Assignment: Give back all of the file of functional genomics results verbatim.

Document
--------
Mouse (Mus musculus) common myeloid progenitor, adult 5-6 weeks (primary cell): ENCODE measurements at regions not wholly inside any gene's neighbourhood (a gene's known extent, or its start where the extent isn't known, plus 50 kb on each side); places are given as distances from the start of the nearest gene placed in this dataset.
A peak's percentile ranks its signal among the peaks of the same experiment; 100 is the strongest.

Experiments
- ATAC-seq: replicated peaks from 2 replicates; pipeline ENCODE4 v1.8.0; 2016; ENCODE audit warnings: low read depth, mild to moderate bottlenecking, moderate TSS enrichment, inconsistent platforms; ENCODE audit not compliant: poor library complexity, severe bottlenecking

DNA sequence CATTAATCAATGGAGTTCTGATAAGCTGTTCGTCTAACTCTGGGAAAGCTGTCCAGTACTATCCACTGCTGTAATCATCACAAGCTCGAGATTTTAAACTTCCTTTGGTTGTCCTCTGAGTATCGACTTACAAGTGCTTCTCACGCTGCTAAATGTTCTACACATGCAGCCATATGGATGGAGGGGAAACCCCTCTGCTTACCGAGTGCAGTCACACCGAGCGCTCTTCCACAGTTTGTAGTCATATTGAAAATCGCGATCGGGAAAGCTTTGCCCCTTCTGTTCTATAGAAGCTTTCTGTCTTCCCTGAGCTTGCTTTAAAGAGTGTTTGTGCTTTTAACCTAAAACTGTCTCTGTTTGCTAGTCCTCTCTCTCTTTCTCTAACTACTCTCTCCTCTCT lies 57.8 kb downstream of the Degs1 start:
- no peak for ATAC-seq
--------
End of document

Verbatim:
Mouse (Mus musculus) common myeloid progenitor, adult 5-6 weeks (primary cell): ENCODE measurements at regions not wholly inside any gene's neighbourhood (a gene's known extent, or its start where the extent isn't known, plus 50 kb on each side); places are given as distances from the start of the nearest gene placed in this dataset.
A peak's percentile ranks its signal among the peaks of the same experiment; 100 is the strongest.

Experiments
- ATAC-seq: replicated peaks from 2 replicates; pipeline ENCODE4 v1.8.0; 2016; ENCODE audit warnings: low read depth, mild to moderate bottlenecking, moderate TSS enrichment, inconsistent platforms; ENCODE audit not compliant: poor library complexity, severe bottlenecking

DNA sequence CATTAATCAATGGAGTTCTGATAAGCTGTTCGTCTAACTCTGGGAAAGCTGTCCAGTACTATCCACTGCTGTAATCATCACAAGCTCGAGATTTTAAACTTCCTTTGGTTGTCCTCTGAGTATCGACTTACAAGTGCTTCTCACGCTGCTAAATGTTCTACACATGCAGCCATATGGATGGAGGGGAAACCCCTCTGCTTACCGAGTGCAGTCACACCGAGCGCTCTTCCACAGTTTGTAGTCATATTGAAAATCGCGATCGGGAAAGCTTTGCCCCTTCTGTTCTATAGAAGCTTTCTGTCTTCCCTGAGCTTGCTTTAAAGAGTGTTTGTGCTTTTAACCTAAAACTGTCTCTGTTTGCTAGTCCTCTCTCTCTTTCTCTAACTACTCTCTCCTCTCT lies 57.8 kb downstream of the Degs1 start:
- no peak for ATAC-seq